The Life and Experiences of a Layman by Charles Boller

Pages 123 - 127

and looking like the fine Yankee who remains firmly seated on his chair, stiff from head to toe.

Finally it was time to go to bed. He was repeatedly advised to withdraw to his room and go to bed. But he would rather stay in his chair, he said.

Now the host said, "Before we go to bed it is our custom to read a section of God's word and pray," and he reached for the bible which was on the bookcase. At this moment the great fear disappeared and the heavy stone of sorrow was suddenly rolled away from his heart. After the couple brought forth their evening prayer to the Lord and added an intimate plea for the lost friend, the scales fell from the spiritual eyes of the non-believing banker as it had with St. Paul on the road to Damascus.

The dear word of God had literally evinced its power on him. Oh, how gladly he now went to bed and slept until the light of morning like a small child at the breast of its mother. They showed him the right path out of the forest and at the same time the right path to the beloved savior. The imagined robber baron, of whom he had so much fear,

became the deliverer of his body and soul into the hands of God.The result was that this converted non-believer became a serious preacher.

By such wondrous means the beloved savior finds his sheep. For thirty years I have told this story in Sunday school.


48. What God's Word is good for


It is peculiar how one and the same issue can be viewed and judged from various sides. An Indian fairytale tells us this. It goes: Once the owls held school. After a time they wanted to know how much progress their students had made and they asked them a number of questions. The first was, "Why does the moon in the sky shine?" The nightengale said, "So I can sing all night long to the roses in the bright moonlight." The lilies said, "So we can bask our blossoms in the refreshing rays of the moon." The hare replied, "So that in the morning there's enough dew for me to lap up." The dog said, "So I can find the thief who threatens my master's house."

The glowworm answered, "The moon shines because it envies my light." The fox said, "So I can find the henhouse."

It is similar with the word of God. The critic uses it by testing his keenness on it. The cynic and the joker, to drive their wit with it. The doubter, so he may increase his doubt. Those are all bad examples of using God's word.

So how should God's word be used? "The gospel," St. Paul says, "is a power of God to make all holy who believe in it." It will make us holy; that is, happy. And whoever uses the word of God so that he becomes happy and holy throughout his entire life is using it correctly. God's word will comfort and fortify us. Thus whoever uses God's word in order to derive comfort in his distress and strength from his weakness is using it properly.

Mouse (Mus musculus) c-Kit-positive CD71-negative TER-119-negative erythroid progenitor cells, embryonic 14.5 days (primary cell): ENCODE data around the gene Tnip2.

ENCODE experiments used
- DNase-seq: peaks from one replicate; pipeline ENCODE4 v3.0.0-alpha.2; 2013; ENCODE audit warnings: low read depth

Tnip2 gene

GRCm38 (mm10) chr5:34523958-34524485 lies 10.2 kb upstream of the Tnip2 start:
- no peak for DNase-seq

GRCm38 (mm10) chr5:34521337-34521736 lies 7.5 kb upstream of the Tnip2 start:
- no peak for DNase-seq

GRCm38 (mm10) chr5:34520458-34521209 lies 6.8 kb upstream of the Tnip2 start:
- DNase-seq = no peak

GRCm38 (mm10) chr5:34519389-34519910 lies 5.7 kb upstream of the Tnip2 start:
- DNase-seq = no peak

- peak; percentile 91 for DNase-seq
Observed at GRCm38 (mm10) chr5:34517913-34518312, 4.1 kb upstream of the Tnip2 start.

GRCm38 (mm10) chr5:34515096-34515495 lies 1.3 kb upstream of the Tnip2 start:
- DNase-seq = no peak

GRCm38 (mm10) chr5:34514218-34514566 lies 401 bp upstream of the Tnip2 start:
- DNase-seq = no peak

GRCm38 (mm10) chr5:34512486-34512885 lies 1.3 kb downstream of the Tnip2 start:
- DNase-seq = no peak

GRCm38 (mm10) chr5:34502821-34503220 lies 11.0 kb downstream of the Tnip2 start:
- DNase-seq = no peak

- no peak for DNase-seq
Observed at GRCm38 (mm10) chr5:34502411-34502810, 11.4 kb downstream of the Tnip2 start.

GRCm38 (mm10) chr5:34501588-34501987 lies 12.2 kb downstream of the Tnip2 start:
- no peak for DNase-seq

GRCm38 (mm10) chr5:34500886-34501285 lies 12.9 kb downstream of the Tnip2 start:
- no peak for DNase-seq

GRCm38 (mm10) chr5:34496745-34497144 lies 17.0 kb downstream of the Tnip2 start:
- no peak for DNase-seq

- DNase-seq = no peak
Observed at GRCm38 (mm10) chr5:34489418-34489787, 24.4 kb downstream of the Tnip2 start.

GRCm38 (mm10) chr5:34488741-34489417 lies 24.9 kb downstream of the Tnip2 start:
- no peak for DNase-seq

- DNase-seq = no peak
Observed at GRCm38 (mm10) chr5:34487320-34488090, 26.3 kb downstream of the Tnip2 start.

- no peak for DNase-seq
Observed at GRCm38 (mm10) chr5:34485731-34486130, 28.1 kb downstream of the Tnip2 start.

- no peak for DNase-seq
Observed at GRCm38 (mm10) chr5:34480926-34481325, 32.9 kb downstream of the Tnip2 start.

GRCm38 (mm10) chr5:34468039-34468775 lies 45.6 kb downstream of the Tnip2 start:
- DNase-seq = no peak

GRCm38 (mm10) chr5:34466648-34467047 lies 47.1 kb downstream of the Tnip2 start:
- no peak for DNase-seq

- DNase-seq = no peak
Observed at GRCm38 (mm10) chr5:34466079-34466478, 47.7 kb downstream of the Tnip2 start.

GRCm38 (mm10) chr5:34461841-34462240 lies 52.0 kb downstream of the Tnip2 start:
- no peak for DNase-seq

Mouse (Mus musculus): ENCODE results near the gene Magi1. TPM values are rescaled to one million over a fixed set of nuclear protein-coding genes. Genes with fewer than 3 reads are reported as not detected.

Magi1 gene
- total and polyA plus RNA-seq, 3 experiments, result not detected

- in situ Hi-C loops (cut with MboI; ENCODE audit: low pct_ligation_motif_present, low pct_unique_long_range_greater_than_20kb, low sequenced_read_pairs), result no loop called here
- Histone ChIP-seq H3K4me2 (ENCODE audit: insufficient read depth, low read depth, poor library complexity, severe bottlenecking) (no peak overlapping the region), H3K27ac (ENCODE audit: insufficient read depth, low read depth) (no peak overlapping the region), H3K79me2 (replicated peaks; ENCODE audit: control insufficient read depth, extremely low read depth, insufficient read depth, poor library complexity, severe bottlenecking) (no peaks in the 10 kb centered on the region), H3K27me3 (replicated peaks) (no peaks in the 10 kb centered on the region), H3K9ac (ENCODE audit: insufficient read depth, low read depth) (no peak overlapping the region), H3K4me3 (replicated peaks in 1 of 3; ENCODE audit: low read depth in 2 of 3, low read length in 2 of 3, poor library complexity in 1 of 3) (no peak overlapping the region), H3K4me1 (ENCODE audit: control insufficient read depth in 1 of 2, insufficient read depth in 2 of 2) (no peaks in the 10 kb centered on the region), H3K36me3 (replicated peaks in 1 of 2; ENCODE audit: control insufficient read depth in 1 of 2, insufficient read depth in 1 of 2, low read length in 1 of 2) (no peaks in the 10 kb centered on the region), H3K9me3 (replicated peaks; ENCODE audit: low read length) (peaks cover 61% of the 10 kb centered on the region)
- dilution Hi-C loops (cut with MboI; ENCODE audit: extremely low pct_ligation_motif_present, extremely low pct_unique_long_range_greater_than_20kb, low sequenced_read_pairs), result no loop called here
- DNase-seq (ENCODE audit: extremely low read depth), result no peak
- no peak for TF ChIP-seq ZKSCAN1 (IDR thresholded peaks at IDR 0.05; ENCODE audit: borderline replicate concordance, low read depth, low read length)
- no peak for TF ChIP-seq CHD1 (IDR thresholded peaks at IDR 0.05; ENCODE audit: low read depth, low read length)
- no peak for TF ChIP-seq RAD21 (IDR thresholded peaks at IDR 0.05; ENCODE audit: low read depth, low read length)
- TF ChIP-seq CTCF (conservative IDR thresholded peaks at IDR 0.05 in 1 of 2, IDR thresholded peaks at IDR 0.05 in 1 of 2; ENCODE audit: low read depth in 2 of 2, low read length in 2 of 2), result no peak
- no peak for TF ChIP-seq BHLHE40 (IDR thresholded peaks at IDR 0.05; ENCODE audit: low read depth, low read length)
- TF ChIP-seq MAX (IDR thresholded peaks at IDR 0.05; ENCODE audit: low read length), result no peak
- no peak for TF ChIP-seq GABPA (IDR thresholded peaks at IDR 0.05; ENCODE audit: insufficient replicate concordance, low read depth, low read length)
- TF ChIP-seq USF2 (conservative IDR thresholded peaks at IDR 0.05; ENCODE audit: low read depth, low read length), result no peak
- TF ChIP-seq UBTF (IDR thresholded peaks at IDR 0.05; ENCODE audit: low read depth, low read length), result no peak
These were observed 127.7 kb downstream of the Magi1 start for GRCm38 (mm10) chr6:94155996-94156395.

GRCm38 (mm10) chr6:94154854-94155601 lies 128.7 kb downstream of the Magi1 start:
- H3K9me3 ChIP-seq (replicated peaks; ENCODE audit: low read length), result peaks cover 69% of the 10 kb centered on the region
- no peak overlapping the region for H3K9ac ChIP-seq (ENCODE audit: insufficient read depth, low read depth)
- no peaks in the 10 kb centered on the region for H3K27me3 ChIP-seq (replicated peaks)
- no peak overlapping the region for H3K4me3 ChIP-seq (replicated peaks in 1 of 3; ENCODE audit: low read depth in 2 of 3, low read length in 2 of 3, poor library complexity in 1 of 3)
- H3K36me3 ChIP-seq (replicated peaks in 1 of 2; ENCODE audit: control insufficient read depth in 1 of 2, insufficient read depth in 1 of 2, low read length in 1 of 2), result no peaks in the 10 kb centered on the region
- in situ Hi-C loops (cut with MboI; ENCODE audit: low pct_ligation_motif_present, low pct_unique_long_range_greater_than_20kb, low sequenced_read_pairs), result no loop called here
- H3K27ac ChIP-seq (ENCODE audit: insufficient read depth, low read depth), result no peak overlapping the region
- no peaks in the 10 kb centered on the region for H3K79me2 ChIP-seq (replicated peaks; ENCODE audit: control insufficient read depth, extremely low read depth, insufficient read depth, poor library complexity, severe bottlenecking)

49. The Power of Those who Pray


"What you ask for in my name, that I will do," John 14,13.

That the young will do greater work than Jesus

was a promise which seems even too great for them. Thus Jesus adds, "And, what you ask for in my name, that I will do." Their task is to ask. To do is His task. To the extent that they may ask, so it is that the work is performed through them. In prayer lies the power and the greatness of the ages. No one was small among those who prayed. In prayer also lies the power and greatness of Jesus, as he said, "The son can do nothing by himself." He couldn't emphasize enough that all that he said and did was given through his father. And so his people should imitate him.




By Cardinal John Henry Newman

My Lord, in thy arms I am safe. Keep me, and I have nothing to fear. Give me up, and I have nothing to hope for. I know nothing about the future, but I rely upon Thee. I pray Thee, to take from me, whatever may imperil my salvation. I leave it to Thee; because Thou knowest, and I do not. If Thou bringest pain and sorrow upon me, give me

grace to bear it well. Keep me from fretfulness and selfishness. If Thou givest me health and strength, and success in this world, keep me ever on guard, lest these great gifts, carry me away from Thee. Give me to know Thee. To love Thee. To serve Thee. To live to and for Thee. Give me to die just at that time, and in that way, which is most to Thy glory. Amen.


51. A Sunday School Prayer


Listen to me, scholars! What I am about to say to you: It will please our Heavenly Father, if all the scholars will be real quiet, bow their heads, close their eyes and lift up their hearts to Him in prayer now. Let us pray: "Dear Heavenly Father, we thank Thee for Thy precious Word we have read this hour. And praise Thy holy name, dear Jesus, for this simple lesson. Thou hast given us teachers, a pattern how to teach our classes this afternoon. Come unto Me, all ye that labor, and are heavy laden, and I will give you rest. I will give you peace, sweet peace. I will give you a new heart. I will give you my love, to

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Text provided by Lockwood Library, State University of New York at Buffalo, BX8080.B65

Susan Kriegbaum-Hanks